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ML Journal

ML Journal

Supply Chain Evolution: From Disruption to Resiliency

The need to integrate manufacturing and engineering into supply chain planning and the five evolution levels companies need to consider. 

True supply chain innovation and transformation come from integrating all key stakeholders and requires a platform approach.
Invest in people and processes to reach new levels of efficiency and leverage technology to help provide the structure and tools to enable them.
It is a long journey. Define your end-vision and map out the evolution to achieve incremental benefits to help fund the transformation at each stage.


Most companies now consider disruption to be a constant rather than an exception in business operations. This drives increasing challenges for companies in today’s ever-changing business environment. To overcome them, companies have a bewildering array of technologies available, but they should also integrate more stakeholders into the planning process to develop holistic and feasible strategies.

Companies will need to adapt and evolve in order to be resilient against future disruptions. However, adapting to this can be challenging, as there are many philosophies, solutions, and processes available to effect change. Initially, companies should understand some of the fundamentals needed to reach supply chain agility, visibility, and resiliency, and then ask what is needed to meet requirements such as stakeholder integration, defined workflows for managing supply chain risks, access to data, key technology capabilities, and a common operational framework.


Figure1: Fundamental building blocks for Supply Chain Resiliency

Five Stages of Supply Chain Evolution

Achieving supply chain resiliency is not a short-term endeavor. For most, it will be a journey of progressive evolution, capabilities and results. This evolution can be broken down into key milestone stages that help define important steps and how to focus on process and technology changes.

Figure:2 Key stages of supply chain evolution

Early Stage Evolution (Stages 1-2)

Companies in the early stages probably still rely on manual processes, spreadsheets, or homegrown applications, and their focus is usually entirely on internal operations. The opportunities at this stage are to enable new levels of automation and more robust processes. This will help stakeholders manage the data and workflows needed to stop reacting and start making more proactive and collaborative decisions. There are also opportunities to introduce the first levels of optimization to help develop better forecasting and planning of operational models.

Mid-Stage Evolution (Stage 3: The Tipping Point)

The fundamental change in focus at the mid-stage is to stop thinking of the supply chain as an isolated and internal operation. Most supply chains are heavily dependent on additional stakeholders inside the organization.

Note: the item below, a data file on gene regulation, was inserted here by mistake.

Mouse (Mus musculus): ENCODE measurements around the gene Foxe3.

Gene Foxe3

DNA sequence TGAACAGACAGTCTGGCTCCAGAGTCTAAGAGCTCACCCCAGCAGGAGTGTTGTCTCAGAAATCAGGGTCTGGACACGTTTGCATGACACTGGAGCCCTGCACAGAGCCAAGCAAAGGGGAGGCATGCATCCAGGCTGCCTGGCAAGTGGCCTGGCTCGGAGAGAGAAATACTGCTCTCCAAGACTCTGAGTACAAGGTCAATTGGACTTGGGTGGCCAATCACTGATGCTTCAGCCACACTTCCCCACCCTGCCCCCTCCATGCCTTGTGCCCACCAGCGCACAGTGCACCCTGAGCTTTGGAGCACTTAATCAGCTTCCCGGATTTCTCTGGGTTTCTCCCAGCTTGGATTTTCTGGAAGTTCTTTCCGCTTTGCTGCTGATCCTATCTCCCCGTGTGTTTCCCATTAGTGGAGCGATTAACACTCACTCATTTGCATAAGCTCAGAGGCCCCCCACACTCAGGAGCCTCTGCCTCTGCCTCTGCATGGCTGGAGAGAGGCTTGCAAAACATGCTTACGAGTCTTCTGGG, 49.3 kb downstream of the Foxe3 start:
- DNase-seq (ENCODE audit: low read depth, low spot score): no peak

• Operational divisions support the business model, so additional stakeholders need to be included in the decision-making process. Finance is an especially important role to include in the process as they represent the fundamental business metrics and goals for success.
  • Supply chain planning is generally strategic in nature, but tactical execution can influence performance and long-term goals. For manufacturers, production operations can both present opportunities in developing strategic plans and disrupt plans already in place. Including manufacturing execution and scheduling as part of the planning process can help achieve strategic goals.

There are many challenges related to collaboration and the management of new types of data and information, but achieving this level of maturity means companies have developed a robust Sales & Operations Planning (S&OP) process and have started to enable the first elements of Integrated Business Planning (IBP).

Late Stage Evolution (Stages 4-5)

Previous stages enabled a maturity level of all internal processes and planning. However, since supply chain operations are often outsourced or dependent on third parties, it is important to consider external stakeholders as part of the collaborative process too. In addition, the growing scope and complexity of the planning process requires new levels of automation beyond just facilitating workflow and data management.

  • External stakeholders: Whether it is alternative supply sources, contract manufacturers or logistics partners, it is impossible to make confident supply chain decisions without being able to model the details of the extended value network.